Offering Beer for carry-out?

I was wondering if any of you that offer carry-out and/or delivery do you also offer beer? Is it a good idea to do it?

That isn’t legal in my state, be sure to check with yours.

Same here. Here in Kansas, it cannot leave the store in any way, shape, or form, unless its in the trash or recycling.

My license allows only for consumption on premises. I would need a retail package license for this sort of thing. I would find it more problem than I am looking for. In house, I and managers have some semblence of control over age verification and such . . . drivers doing delivery may not be as through and are in more hurry . . . could get duped easier and leave me with huge liability. We have dram shop liability laws as well that could drive my liability insurance still higher.

I would also not want the added restriction of space and business requirements doing it for purchase at the counter. We have 7 places already that sell beer at retail (in our town of 2500 people!), so the return on investment would be lousy.

If you have a huge demand for it, you can afford the licensing, and the zoning/structure configuration is amenable . . . then your situation could very well be better for it than mine.

We can do beer and wine carryout. Actually a cheap license to get. Much cheaper than mixed beverages or onsite consumption. Delivery is not allowed.

Many years ago I delivered pizzas for a smaller chain. I think we all were a little bit stunned when Corporate Ok’d deliveries of beer. I remember having to get a bartenders license as a delivery guy.

It was a real “Wow factor” in the suggestive selling department. “…Okay, would you like some drinks with that? Maybe some beer?..”

“Wow, you can do that!?..” Even if they didn’t want beer that night, they had filed the info away.

Word got around pretty fast. One of the thing I recall was that we’d get more people asking about the minimum food order for delivery. They just wanted the beer, but generally weren’t too concerned about paying for the food because although they were paying a premium for beer delivery, they actually got something for it.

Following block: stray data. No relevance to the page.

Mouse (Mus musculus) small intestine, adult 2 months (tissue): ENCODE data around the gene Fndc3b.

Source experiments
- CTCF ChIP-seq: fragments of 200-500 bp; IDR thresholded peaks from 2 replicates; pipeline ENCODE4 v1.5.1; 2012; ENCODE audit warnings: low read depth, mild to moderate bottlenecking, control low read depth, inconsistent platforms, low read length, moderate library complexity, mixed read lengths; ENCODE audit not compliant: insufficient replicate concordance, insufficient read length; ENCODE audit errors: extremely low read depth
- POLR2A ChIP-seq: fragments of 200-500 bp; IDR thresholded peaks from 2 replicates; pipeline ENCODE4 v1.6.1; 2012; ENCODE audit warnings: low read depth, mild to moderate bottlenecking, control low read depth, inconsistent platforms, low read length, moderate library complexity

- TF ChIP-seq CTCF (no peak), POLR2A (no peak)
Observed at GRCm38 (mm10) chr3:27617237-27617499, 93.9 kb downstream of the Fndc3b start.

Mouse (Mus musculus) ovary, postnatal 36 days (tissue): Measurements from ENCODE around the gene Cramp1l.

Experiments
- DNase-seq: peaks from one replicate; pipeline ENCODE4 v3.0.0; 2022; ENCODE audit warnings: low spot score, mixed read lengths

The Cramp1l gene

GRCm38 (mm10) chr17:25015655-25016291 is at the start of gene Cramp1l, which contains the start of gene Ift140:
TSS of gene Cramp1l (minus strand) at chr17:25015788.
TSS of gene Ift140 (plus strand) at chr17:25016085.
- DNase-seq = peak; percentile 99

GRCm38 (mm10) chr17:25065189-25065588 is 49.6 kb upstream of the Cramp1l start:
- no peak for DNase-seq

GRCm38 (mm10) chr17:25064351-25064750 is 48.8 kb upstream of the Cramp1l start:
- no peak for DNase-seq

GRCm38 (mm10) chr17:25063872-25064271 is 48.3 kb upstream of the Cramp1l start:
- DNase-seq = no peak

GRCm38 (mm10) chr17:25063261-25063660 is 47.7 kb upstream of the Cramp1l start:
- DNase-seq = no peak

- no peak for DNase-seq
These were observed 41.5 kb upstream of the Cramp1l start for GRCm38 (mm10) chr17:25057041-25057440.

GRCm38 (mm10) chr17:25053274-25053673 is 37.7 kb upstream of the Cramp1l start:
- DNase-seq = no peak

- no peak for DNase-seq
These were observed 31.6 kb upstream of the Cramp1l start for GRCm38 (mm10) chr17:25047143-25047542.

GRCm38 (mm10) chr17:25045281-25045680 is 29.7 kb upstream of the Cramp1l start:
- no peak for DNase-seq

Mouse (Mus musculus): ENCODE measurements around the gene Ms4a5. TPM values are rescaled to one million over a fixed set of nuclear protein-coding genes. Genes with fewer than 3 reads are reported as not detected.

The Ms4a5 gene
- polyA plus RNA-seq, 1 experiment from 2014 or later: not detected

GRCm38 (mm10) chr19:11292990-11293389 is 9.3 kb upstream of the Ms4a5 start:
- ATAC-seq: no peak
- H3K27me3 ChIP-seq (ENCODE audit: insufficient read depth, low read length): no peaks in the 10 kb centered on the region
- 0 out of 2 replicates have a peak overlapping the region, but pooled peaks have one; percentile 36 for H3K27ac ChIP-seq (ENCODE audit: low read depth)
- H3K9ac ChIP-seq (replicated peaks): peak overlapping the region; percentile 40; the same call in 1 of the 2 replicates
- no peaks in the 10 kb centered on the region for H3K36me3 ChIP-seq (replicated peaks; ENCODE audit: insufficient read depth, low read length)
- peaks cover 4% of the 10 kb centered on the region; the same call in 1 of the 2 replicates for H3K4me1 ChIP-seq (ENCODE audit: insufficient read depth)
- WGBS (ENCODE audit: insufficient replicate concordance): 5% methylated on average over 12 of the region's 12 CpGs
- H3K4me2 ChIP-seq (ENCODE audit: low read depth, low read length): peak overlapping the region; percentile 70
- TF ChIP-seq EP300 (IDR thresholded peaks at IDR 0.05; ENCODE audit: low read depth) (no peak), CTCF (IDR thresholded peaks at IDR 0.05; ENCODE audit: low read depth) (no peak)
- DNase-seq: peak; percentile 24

I can’t quite recall how it all turned out, but I think the legality continued to be an issue. My (decidedly non-expert) impression was that while the corporate lawyers were initially correct, it wasn’t long before communities started to get wind of it and started to put up a fight.

In Texas, I believe the only ones who can deliver alcohol are the ones with Distributor licenses.

I would not want the headache or liability of checking IDs at the home anyway.

Then the religious folks would go ape as well.

The original Wing Zone delivered beer for a while, you can imagine that since their primary product is hotwings, it seemed like a natural move. From talking to one of the co-founders, what I heard is that they had huge problems with ID verification, as it was all too tempting for underage customers to attempt to bribe the drivers into not checking their IDs. I know that I would have a hard time turning down an extra $20 do look the other way, though I’m not sure who the liability falls on in such a case. I’m sure a lawyer will find a way to go after the party with the most money if something bad should happen, so I can’t recommend the idea, just too many headaches for the money.